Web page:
I'm not sure why you assume some of us have experience of this or dont believe in children being well supported, just because we think there may be other ways of tackling a problem than moaning at the school.

I have two hypermobile children. One EHCP with other significant difficulties including Hypermobility Asd and Dyspraxia(homeschooled since September due to CEV), one on iep but no other difficulties. I have a bit of experience in this area

Handwriting for Hypermobility is resource heavy and space intensive. You should be writing on a writing slope with a finger grip pen or pencil. In DS case he has a right to a scribe. (Before he was homeschooling) I could have been demanding school send all of these home, including the scribe.confused

Supporting appropriately should take into account circumstances, both person and school. It should also have an eye on the long run.

In the long run if your child is significantly hyper mobile, handwriting will die out (except for maths, although I personally can also type set maths). Handwriting is slow and painful, just isn't practical. You will give your child a significant leg up by learning how to make the computer work for you and the earlier you start this the more natural it becomes.

Theres more than one way of doing things

In a schooling environment that is radically different from the norm, handwriting might not be the most useful thing to be working on or pursuing. You can keep fine motor skills up via cooking, playing cards, computer games, lego, etc. You probably should be spending time squeezing a squeeze ball and making dinosaur footprints in play dough anyway.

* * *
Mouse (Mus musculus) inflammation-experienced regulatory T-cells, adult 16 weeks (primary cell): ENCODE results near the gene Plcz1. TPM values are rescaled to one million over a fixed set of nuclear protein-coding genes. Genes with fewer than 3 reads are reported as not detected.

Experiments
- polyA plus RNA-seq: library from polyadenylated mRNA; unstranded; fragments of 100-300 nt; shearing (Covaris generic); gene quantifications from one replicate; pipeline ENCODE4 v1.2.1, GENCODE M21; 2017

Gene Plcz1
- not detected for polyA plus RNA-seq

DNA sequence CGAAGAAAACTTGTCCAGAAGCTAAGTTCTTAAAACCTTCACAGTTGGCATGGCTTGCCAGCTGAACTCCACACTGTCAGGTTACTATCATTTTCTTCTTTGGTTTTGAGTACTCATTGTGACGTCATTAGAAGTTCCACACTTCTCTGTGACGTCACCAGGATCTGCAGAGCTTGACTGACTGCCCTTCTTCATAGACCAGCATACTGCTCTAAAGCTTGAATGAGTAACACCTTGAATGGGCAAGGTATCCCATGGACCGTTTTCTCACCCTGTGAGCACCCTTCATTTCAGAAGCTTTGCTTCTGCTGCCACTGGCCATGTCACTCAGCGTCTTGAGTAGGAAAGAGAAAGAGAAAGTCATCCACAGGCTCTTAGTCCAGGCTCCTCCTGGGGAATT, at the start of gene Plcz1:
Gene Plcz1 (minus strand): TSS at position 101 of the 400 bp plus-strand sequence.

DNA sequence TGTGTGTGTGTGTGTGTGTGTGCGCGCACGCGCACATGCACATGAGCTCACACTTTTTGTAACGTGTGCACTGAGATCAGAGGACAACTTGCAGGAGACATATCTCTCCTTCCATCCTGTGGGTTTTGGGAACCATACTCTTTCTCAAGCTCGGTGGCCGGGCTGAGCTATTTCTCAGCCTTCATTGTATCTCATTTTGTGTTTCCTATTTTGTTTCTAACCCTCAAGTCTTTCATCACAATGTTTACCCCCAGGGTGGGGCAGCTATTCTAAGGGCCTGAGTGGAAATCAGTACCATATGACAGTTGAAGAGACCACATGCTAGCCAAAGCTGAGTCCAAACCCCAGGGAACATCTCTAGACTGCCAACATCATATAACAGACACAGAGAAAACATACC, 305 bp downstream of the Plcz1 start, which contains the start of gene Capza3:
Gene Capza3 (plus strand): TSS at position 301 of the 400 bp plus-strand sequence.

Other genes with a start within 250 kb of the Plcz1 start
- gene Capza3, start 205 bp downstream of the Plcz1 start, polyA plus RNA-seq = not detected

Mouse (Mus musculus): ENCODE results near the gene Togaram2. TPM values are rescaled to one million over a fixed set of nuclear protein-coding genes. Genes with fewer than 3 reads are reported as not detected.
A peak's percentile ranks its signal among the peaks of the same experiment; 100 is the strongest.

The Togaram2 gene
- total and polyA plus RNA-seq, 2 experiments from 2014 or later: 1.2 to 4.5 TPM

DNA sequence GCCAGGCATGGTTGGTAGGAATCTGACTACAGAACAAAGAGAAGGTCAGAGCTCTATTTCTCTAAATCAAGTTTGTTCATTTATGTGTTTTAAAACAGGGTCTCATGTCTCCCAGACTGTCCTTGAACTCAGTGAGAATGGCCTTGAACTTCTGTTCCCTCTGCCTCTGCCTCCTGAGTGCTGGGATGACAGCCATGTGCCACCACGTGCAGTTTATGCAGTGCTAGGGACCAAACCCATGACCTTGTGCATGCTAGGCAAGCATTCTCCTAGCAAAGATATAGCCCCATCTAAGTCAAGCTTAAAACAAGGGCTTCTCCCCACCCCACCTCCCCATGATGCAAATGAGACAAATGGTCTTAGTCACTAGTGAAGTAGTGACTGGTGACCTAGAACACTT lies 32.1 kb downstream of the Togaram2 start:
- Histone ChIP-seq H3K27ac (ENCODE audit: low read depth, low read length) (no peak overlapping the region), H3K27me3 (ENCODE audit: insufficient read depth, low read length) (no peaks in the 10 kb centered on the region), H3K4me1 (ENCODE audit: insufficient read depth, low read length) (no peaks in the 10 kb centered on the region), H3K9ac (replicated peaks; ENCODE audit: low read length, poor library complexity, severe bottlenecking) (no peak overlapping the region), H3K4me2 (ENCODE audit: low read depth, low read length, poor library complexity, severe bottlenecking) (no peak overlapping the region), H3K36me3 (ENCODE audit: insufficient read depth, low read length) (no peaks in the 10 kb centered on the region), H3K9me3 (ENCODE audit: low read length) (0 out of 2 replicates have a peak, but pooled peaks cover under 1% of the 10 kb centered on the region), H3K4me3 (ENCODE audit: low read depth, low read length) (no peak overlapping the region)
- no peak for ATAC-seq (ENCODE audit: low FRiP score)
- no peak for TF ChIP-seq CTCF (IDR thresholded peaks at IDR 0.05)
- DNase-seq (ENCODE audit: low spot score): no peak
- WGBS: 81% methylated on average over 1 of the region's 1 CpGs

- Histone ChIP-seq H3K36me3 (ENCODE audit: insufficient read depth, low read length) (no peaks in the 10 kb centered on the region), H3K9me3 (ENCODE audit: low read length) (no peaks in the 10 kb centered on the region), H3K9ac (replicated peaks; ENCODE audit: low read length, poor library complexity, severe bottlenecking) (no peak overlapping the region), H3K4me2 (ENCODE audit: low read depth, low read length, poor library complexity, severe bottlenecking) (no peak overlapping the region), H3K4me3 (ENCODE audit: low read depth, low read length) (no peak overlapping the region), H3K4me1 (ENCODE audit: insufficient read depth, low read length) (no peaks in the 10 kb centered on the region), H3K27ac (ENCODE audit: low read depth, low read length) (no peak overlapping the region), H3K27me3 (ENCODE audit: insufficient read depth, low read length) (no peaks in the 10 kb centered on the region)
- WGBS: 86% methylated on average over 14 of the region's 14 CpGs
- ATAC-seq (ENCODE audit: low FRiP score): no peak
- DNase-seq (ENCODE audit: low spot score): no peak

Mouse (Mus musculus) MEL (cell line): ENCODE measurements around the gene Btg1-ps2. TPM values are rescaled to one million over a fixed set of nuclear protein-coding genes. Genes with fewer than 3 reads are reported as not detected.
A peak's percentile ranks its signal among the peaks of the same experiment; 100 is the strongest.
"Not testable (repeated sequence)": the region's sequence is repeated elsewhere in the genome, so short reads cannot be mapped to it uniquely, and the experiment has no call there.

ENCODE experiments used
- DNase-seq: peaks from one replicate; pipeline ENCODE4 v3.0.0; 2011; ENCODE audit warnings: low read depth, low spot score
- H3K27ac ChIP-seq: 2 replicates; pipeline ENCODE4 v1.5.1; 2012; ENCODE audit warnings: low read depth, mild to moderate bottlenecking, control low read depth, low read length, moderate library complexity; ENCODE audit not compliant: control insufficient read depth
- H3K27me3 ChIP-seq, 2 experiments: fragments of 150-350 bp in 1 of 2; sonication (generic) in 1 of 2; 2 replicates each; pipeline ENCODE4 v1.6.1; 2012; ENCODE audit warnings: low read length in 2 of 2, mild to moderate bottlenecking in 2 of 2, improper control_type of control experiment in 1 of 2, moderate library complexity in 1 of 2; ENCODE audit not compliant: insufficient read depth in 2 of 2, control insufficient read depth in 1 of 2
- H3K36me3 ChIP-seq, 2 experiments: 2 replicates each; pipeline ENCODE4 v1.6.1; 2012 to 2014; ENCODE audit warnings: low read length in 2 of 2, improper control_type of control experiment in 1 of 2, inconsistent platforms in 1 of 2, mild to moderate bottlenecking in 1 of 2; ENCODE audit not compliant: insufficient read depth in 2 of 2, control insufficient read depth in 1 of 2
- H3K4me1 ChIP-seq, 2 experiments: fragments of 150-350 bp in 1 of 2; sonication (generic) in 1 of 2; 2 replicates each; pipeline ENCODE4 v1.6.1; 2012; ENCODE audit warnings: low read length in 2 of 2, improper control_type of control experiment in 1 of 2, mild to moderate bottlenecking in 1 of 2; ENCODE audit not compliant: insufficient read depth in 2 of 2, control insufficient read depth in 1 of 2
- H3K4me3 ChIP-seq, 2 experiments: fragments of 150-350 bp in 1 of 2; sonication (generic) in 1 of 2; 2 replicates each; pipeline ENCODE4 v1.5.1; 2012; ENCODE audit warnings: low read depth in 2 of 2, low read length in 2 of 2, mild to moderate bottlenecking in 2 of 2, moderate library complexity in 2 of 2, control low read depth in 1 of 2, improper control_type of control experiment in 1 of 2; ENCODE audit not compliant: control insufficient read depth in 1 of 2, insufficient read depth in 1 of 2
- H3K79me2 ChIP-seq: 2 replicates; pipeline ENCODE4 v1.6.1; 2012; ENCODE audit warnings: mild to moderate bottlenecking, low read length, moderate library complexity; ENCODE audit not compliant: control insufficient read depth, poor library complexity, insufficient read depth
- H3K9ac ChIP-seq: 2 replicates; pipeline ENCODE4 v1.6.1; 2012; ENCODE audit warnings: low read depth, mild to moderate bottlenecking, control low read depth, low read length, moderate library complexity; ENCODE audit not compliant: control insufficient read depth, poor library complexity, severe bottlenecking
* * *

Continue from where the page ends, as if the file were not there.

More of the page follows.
Arobase Thu 14-Jan-21 08:46:16

Hankunamatata

I have 3 sen kids and it's my job to facilitate their home learning. I could afford a printer so brought a printer in the first lockdown.

So what's your suggestion for people who can't afford printers?

Losingmymind2021 Thu 14-Jan-21 09:07:07

People are awful. There are no reasonable priced printers available at the minute. Only very expensive ones it seems. Most of us haven’t got that to spare. Many schools are providing work sheets for those who prefer paper copies and don’t have a printer. YANBU op.

Hazelnutlatteplease Thu 14-Jan-21 09:08:57

So what's your suggestion for people who can't afford printers?
In this case, apply to family fund for a grant for Microsoft office. Spend DLA on office and or printer. If you dont have DLA apply for DLA

Punxsutawney Thu 14-Jan-21 09:13:08

Hazel it sounds like you are doing a really great job supporting your children at home. Some parents whose children have SEN, may not though have the resources or ability to do the same. I don't think a few hard copies of maths worksheets for one pupil are a huge demand on a school. Especially it helps a child who is already struggling due to their SEN.

Hankunamatata Thu 14-Jan-21 09:30:29

@Arobase op said she could afford a printer. She just doesnt want to buy one hmm

Hankunamatata Thu 14-Jan-21 09:33:14

There is also a big difference between parents who cant afford the technology and parents who can but choose not to and want school do to it for them

Hazelnutlatteplease Thu 14-Jan-21 09:42:50

Some parents whose children have SEN, may not though have the resources or ability to do the same.

I got to where I am by working with people, friends and professional, with experience at home and school. When someone said you need to buy this, I didnt go kicking off at the school, i searched around for grants and saved for what the kids needed. And Yes I'm on benefits so whilst I'm in a better position than some I'm not an extensive income either. Large ticket items such as specialist seating has be done via grants but that has so far lasted DS about 7 years